Carmarthenshire County Council is once again facing difficult decisions in order to balance its budget for 2024/25 as it seeks to bridge a budget gap of £22 million – before efficiency measures and Council Tax increases are taken into consideration.
With huge pressures on its services as a result of the stubbornly high level of inflation, the Council, along with all local authorities in Wales, is awaiting how much funding it will receive from the Welsh Government, through its Revenue Support Grant, before consulting with residents on its budget for the next financial year. Approximately, every 1% of the Revenue Support Grant amounts to £3 million of funding.
The County Council relies on the Revenue Support Grant for about 75% of its net income towards the day-to-day running of services, which include education, social care and highway maintenance. Most of its remaining income comes from the council tax.
Councillors and Officers are working together to develop proposals to balance the budget for 2024/25 but, after twelve years of reducing its expenditure and unless significant funding is provided by the UK and Welsh Governments, the Council must again propose cutting some of its services.
Carmarthenshire Council will soon be engaging with its residents on their opinions and ideas to achieve these savings before an official consultation is launched ahead of any final decisions.
This situation is not unique to Carmarthenshire, as all local authorities across Wales are facing big shortfalls in their budgets due to the global economic climate.
Cabinet Member for Resources, Cllr Alun Lenny said: “We expect that the Welsh Government will tell us what the Revenue Support Grant provisional settlement will be in the week leading to Christmas. As a Cabinet, we will meet quickly after that with a view of going out to public consultation immediately afterwards. Whilst this is not ideal, residents will have the week after Christmas and throughout January to respond online and by other means.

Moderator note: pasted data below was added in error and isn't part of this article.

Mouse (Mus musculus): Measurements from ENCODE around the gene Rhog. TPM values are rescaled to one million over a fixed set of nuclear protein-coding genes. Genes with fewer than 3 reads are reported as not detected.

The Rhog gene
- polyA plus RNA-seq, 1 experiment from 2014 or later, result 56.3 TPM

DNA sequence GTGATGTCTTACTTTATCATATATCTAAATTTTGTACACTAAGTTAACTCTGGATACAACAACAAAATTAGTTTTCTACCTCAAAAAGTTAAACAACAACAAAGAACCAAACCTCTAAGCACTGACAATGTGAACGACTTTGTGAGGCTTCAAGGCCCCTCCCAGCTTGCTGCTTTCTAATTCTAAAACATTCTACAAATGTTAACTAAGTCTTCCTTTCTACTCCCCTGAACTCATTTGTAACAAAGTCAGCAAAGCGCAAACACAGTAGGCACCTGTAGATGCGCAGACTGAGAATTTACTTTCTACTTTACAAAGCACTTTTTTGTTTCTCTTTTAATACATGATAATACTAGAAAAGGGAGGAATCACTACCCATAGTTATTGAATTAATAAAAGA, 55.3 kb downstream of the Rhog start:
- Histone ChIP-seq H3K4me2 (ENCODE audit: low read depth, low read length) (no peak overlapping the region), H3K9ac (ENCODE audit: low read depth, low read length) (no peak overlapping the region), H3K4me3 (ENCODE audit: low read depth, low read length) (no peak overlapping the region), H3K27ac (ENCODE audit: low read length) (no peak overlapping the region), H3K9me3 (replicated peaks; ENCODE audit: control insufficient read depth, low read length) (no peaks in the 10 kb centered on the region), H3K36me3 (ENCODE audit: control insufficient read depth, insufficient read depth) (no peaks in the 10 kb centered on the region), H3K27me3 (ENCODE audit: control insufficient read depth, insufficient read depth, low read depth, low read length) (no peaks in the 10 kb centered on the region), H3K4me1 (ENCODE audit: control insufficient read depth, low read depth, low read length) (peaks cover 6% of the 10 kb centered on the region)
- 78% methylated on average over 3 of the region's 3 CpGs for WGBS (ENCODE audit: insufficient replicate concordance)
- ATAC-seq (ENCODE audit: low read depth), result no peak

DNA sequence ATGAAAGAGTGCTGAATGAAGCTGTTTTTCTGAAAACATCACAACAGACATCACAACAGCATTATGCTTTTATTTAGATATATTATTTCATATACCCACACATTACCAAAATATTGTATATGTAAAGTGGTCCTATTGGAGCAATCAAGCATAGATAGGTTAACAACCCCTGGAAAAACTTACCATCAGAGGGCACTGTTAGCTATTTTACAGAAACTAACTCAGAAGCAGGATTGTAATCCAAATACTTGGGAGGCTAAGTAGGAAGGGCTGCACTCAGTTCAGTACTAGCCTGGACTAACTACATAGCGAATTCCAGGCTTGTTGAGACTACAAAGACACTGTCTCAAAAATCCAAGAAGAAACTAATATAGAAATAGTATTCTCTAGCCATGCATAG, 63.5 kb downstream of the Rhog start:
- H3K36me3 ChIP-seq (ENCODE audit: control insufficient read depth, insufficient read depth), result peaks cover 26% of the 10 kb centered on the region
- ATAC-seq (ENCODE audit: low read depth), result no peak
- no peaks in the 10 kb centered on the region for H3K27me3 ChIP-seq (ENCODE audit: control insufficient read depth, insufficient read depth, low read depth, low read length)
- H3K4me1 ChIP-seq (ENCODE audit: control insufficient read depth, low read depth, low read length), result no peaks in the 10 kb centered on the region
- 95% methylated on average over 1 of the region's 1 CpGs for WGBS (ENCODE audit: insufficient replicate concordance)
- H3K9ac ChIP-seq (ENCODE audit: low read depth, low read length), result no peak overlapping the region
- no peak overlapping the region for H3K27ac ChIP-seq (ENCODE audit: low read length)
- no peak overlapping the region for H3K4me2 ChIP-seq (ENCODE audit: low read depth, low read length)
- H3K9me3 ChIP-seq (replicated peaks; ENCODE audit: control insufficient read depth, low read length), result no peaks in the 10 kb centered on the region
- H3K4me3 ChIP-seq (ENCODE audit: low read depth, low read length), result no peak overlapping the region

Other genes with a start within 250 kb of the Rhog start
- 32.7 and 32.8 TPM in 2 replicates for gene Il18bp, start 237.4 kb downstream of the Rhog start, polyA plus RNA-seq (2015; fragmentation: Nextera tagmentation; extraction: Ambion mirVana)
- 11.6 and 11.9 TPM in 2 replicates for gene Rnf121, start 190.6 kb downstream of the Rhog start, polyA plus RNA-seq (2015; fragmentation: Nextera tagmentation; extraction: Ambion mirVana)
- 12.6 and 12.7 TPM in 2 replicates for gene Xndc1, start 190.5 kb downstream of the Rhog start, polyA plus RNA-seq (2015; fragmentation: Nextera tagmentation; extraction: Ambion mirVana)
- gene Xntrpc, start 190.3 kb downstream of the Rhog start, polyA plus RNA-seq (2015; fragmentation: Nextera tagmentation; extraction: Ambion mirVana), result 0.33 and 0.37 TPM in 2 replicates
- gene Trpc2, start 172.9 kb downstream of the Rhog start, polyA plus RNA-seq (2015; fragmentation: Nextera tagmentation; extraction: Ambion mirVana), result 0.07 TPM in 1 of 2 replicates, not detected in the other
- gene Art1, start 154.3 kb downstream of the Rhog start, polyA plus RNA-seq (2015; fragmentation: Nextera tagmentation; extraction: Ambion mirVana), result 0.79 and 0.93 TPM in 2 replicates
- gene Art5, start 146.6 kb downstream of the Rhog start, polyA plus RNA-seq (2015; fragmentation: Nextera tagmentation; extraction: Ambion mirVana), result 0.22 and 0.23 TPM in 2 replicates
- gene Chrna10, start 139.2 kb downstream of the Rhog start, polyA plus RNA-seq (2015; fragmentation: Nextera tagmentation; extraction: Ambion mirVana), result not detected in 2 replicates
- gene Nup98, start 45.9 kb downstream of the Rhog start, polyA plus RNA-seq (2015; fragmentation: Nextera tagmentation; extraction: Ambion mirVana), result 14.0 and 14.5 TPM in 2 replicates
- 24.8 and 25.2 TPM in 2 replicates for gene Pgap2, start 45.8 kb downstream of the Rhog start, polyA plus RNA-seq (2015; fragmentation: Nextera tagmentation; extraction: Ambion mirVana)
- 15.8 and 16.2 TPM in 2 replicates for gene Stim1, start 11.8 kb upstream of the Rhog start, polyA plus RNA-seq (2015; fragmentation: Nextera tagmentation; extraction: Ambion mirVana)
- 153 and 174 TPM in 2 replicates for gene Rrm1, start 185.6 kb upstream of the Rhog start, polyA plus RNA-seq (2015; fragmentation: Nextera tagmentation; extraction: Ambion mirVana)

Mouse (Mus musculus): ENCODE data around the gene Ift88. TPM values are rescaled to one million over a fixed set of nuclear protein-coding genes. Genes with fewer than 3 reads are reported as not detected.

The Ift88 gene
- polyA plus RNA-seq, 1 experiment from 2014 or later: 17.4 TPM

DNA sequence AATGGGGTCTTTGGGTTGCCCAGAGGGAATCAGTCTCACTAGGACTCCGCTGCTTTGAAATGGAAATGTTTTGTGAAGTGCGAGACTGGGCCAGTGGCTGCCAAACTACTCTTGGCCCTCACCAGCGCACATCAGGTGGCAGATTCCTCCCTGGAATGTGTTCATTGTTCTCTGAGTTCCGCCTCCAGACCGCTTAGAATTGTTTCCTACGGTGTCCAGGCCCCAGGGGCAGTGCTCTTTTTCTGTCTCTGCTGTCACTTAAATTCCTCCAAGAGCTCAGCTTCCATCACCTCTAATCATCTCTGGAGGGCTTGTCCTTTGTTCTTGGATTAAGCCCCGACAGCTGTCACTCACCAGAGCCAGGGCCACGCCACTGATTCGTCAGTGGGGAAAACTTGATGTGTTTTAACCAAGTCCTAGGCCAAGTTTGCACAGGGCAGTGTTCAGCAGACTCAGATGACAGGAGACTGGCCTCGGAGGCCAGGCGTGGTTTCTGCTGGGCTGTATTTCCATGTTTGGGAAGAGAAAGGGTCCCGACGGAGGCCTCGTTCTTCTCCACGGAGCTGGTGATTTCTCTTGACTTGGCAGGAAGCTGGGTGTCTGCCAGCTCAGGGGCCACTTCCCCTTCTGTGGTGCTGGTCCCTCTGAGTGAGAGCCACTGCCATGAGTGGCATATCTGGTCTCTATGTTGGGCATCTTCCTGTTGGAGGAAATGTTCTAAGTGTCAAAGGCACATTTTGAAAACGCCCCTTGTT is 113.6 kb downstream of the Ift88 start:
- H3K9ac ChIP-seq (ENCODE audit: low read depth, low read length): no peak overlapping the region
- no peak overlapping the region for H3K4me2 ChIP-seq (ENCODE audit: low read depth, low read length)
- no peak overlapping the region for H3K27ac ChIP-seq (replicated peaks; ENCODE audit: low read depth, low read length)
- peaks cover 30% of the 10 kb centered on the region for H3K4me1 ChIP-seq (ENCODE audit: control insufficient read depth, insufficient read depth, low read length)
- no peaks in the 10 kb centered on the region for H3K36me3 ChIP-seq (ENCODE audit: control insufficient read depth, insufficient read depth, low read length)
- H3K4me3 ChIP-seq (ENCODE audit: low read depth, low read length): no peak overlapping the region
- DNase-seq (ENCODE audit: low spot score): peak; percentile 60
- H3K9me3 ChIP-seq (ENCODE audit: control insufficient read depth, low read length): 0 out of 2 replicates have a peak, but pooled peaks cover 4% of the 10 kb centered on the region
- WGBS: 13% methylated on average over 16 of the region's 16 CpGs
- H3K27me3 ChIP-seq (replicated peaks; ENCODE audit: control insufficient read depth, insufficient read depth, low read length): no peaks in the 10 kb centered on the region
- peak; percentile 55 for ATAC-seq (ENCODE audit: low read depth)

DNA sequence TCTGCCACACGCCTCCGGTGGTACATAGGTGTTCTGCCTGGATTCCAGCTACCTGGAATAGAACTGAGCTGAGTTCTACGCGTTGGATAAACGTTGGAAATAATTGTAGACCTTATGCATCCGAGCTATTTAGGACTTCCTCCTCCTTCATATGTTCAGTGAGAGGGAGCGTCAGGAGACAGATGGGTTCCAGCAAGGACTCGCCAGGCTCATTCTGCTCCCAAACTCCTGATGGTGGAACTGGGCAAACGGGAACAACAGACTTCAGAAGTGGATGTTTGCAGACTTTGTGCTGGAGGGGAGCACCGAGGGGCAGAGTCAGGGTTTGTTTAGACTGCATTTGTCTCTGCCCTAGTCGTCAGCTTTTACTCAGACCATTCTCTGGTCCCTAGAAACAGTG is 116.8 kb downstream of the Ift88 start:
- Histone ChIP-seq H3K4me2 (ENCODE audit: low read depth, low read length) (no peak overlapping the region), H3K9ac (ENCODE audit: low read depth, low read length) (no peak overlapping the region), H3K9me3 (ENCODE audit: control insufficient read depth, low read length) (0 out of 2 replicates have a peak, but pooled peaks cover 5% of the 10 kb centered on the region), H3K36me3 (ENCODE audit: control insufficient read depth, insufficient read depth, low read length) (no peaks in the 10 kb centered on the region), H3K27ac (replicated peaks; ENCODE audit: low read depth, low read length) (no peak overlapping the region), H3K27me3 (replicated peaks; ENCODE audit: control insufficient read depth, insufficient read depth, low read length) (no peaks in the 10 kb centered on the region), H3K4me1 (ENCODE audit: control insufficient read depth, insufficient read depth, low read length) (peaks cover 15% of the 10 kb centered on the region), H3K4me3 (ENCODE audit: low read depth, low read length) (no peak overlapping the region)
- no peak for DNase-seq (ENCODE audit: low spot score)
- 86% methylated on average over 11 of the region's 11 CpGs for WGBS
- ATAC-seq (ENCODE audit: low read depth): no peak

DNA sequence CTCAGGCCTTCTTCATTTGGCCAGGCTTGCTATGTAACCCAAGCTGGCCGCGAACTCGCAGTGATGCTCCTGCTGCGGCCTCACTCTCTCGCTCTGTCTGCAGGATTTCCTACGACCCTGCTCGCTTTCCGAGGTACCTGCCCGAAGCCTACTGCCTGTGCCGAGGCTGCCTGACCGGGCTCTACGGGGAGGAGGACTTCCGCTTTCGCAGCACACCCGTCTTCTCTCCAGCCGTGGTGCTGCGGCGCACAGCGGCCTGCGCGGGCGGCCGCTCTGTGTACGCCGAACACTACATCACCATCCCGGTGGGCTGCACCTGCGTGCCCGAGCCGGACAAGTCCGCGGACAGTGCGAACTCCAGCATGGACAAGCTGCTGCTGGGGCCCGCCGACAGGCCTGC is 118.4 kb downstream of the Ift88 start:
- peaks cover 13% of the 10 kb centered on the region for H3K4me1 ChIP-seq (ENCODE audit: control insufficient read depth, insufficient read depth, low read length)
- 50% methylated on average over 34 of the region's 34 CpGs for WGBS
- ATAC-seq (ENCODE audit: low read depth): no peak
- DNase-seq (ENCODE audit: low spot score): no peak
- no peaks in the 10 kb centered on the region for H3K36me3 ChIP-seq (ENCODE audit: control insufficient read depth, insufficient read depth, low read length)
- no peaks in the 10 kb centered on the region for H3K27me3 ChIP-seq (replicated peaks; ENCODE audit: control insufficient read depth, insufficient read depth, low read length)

“I must be honest with our residents, the option of ‘no cuts’ is not viable andlike every other council, we have to, by law, set a balanced budget.
“Last year, the County Council received a Revenue Support Grant increase of over 8% from the Welsh Government. While this was considered a good settlement, it wasn’t, however, enough to ease all the financial challenges to essential services – with a pressure of over £5.5m in Children’s Services alone.
“This year’s settlement is expected to be an increase of 3%, but with inflation being at 4.7% and pay settlements even higher, the Council is faced with a shortfall to its budget.
“Other examples of the financial pressures local authorities are facing include a 1.5% consolidated increased pay rise for teachers in September 2022, and again this year. This was fully funded by the Welsh Government in 2023/24, but it is not for next year. This equates to a cut of almost £3 million for the Council and amounts to 1% out of the expected 3% in the Welsh Government grant.
“Carmarthenshire County Council proudly pays the real living wage as recognition of the hard work done by staff on lower pay. Due to inflation, this has now raised to £12 an hour, meaning that the local authority has to find an additional two and a quarter million pounds to the budget.”
The Council will go out to consultation, to gather people’s opinions on its proposed plans to achieve savings, before agreeing on its 2024/25 budget. Further information will be published soon.